Tesla Motors acknowledged in a press release last week the first known fatal crash involving a vehicle operating in semi-autonomous mode. The report comes at a pivotal time for the automotive industry, with states beginning to take an interest in regulating the operation and deployment of autonomous vehicles, and with the National Highway Traffic Safety Administration (NHTSA) slated to release new federal guidelines on the subject later this month.

The fatal accident occurred on May 7, 2016, near Williston, Florida. According to the automaker’s press release, the driver of the 2015 Model S was traveling down a divided highway with Autopilot (the vehicle’s semi-autonomous feature) enabled. A tractor-trailer pulled out in front of the Model S and, according to Tesla, “[n]either Autopilot nor the driver noticed the white side of the tractor trailer against a brightly lit sky, so the brake was not applied.” The Model S collided with the side of the tractor-trailer.

Tesla reported the incident to NHTSA in May, and on June 28, NHTSA’s Office of Defect Investigations (ODI) opened a preliminary evaluation. According to ODI, the accident “calls for an examination of the design and performance of any driving aids in use at the time of the crash.”

Following the initial reports of the accident, speculation has arisen that the vehicle’s operator was possibly distracted and watching a movie at the time of the accident. There has also been speculation that the sensors used on the Model S have a “blind spot” that limits the Autopilot system’s ability to detect some objects at the height of the tractor-trailer. For its part, Tesla emphasized in its press release that its Autopilot system is disabled by default on its vehicles and requires the driver to keep his or her hands on the wheel while in operation. The incident serves as a reminder that while seemingly just on the horizon, autonomous vehicle development remains a work very much in progress. Even the most advanced systems currently available to the general public still require human supervision and intervention.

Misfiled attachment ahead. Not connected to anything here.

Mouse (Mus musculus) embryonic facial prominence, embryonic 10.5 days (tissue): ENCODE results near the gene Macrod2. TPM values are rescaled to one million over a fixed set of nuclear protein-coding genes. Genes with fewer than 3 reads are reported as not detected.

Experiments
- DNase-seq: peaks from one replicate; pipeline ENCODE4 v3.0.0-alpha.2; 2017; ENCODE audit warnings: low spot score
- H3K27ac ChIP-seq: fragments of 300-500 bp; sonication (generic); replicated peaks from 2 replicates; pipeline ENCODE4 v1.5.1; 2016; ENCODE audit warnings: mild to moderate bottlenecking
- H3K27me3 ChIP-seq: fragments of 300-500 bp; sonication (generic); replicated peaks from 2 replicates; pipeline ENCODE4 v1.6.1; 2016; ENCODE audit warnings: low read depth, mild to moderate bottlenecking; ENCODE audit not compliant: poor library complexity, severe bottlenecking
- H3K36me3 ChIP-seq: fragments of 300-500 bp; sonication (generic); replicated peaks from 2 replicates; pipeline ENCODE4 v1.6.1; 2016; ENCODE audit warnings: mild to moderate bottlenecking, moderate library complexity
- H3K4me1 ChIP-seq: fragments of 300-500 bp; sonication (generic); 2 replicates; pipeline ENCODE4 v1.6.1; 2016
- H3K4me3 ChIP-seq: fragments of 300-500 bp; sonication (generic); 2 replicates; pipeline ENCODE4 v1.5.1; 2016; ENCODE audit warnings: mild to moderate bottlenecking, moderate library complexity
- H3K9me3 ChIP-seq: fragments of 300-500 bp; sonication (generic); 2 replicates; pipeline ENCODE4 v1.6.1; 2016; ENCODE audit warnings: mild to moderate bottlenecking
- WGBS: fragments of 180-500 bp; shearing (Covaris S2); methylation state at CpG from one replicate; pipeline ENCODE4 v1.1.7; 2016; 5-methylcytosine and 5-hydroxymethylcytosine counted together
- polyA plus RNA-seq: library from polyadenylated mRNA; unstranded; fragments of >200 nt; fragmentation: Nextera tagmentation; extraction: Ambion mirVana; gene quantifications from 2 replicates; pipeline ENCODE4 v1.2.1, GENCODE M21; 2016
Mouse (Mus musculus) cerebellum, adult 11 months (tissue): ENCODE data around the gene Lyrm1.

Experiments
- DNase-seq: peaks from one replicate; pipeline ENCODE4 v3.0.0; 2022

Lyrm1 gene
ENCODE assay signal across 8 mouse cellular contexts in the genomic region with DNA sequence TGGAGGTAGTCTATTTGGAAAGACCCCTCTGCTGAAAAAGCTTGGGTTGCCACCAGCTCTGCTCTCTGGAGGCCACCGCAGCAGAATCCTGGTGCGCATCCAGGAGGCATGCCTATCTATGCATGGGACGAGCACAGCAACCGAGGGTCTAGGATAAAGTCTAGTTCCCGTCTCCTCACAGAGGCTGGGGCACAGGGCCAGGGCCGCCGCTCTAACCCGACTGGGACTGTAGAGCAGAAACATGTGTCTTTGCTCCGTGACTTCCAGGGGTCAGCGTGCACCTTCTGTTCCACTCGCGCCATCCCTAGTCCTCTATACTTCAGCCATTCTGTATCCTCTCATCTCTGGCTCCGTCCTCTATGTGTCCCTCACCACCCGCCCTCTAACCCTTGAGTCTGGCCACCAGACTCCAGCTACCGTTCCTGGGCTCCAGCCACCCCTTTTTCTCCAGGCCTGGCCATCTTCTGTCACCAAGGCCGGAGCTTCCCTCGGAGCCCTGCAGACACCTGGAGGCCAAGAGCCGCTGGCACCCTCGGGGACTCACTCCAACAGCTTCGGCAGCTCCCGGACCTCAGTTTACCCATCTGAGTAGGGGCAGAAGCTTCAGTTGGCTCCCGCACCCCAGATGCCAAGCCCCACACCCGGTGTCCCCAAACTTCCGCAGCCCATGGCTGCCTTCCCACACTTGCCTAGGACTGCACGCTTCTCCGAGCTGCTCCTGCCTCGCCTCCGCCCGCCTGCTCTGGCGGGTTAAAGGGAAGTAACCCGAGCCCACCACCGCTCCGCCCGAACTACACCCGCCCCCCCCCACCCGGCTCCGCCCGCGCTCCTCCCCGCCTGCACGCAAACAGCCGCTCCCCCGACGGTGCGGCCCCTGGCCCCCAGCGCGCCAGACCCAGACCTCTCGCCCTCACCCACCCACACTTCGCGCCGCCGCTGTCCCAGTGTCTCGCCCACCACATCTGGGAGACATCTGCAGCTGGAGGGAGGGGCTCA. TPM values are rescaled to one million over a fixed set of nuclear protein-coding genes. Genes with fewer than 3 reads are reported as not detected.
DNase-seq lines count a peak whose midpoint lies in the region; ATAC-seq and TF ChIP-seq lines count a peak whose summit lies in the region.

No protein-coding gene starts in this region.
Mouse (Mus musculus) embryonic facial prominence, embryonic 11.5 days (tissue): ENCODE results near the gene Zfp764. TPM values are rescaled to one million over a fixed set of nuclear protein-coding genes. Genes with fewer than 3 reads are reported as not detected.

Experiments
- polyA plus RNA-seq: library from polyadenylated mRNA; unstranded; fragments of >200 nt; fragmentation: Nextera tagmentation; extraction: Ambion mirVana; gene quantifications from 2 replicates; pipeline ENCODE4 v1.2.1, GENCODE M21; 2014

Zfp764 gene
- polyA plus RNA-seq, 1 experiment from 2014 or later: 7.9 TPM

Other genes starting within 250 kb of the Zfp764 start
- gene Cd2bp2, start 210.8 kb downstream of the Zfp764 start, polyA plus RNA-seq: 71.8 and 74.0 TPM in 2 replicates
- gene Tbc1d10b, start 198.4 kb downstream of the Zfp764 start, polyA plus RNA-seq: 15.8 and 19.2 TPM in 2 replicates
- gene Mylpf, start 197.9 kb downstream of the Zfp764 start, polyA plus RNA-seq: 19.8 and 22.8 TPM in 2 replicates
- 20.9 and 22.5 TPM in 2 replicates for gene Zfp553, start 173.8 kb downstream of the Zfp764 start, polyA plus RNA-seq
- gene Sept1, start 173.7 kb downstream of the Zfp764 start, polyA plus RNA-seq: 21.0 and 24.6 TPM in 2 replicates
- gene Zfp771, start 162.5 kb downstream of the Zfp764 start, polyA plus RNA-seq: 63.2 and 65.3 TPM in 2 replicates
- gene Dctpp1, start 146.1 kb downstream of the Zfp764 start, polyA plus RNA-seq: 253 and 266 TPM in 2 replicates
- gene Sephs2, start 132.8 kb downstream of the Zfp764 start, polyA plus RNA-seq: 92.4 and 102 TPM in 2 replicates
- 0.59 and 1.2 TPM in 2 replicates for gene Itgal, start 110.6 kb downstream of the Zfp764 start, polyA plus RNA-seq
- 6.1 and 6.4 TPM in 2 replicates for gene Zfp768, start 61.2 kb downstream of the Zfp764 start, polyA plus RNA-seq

It also serves as a reminder that the industry will face significant public relations challenges during the transition to widespread use of semi-autonomous and autonomous vehicle features. Tesla has said that this fatality was the first known death in 130 million miles of Autopilot use, compared to a death every 94 million miles among all vehicles in the United States, and every 60 million miles worldwide. And there is widespread agreement that effective autonomous technology will vastly improve the safety of riding in a motor vehicle. Nonetheless, problems with new technology—such as this crash and last year’s high-profile story about the “remote hijacking” of a Jeep—will continue to receive outsized attention.

With NHTSA Administrator Mark Rosekind’s acknowledgment last month that states likely will be free to regulate autonomous vehicles as they deem necessary, incidents like these may exacerbate the developing problem of an inconsistent nationwide patchwork of laws and regulations governing new vehicle technologies. Automakers seeking to roll out new autonomous technologies are likely to face an increasingly complex regulatory landscape as the transition to autonomous vehicles begins to take shape.

Ballard Spahr’s Product Liability and Mass Tort Group has substantial experience representing automotive companies in a wide range of litigation and counseling matters, including class actions and regulatory compliance. For more information, please contact Neal Walters at 856.761.3438 or waltersn@ballardspahr.com, or Casey G. Watkins at 856.761.3455 or watkinsc@ballardspahr.com.

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